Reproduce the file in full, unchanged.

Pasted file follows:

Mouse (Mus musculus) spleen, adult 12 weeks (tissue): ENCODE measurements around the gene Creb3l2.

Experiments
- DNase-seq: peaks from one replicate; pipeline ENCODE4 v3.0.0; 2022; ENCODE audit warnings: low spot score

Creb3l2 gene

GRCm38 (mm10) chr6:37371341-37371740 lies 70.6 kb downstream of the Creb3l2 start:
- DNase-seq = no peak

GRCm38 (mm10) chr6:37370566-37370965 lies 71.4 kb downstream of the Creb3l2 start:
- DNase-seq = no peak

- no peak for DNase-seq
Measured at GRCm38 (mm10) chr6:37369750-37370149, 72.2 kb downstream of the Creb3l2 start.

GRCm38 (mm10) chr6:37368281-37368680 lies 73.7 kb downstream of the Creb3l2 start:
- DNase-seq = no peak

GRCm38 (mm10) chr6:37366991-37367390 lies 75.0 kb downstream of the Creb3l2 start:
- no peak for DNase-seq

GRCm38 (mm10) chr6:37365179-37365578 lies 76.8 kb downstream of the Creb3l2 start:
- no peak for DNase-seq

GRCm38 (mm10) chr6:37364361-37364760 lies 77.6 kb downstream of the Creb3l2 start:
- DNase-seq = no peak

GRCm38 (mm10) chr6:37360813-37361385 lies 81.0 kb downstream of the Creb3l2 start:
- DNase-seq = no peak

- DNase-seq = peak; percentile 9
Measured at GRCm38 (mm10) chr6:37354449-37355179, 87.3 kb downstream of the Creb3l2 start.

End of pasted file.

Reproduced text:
Mouse (Mus musculus) spleen, adult 12 weeks (tissue): ENCODE measurements around the gene Creb3l2.

Experiments
- DNase-seq: peaks from one replicate; pipeline ENCODE4 v3.0.0; 2022; ENCODE audit warnings: low spot score

Creb3l2 gene

GRCm38 (mm10) chr6:37371341-37371740 lies 70.6 kb downstream of the Creb3l2 start:
- DNase-seq = no peak

GRCm38 (mm10) chr6:37370566-37370965 lies 71.4 kb downstream of the Creb3l2 start:
- DNase-seq = no peak

- no peak for DNase-seq
Measured at GRCm38 (mm10) chr6:37369750-37370149, 72.2 kb downstream of the Creb3l2 start.

GRCm38 (mm10) chr6:37368281-37368680 lies 73.7 kb downstream of the Creb3l2 start:
- DNase-seq = no peak

GRCm38 (mm10) chr6:37366991-37367390 lies 75.0 kb downstream of the Creb3l2 start:
- no peak for DNase-seq

GRCm38 (mm10) chr6:37365179-37365578 lies 76.8 kb downstream of the Creb3l2 start:
- no peak for DNase-seq

GRCm38 (mm10) chr6:37364361-37364760 lies 77.6 kb downstream of the Creb3l2 start:
- DNase-seq = no peak

GRCm38 (mm10) chr6:37360813-37361385 lies 81.0 kb downstream of the Creb3l2 start:
- DNase-seq = no peak

- DNase-seq = peak; percentile 9
Measured at GRCm38 (mm10) chr6:37354449-37355179, 87.3 kb downstream of the Creb3l2 start.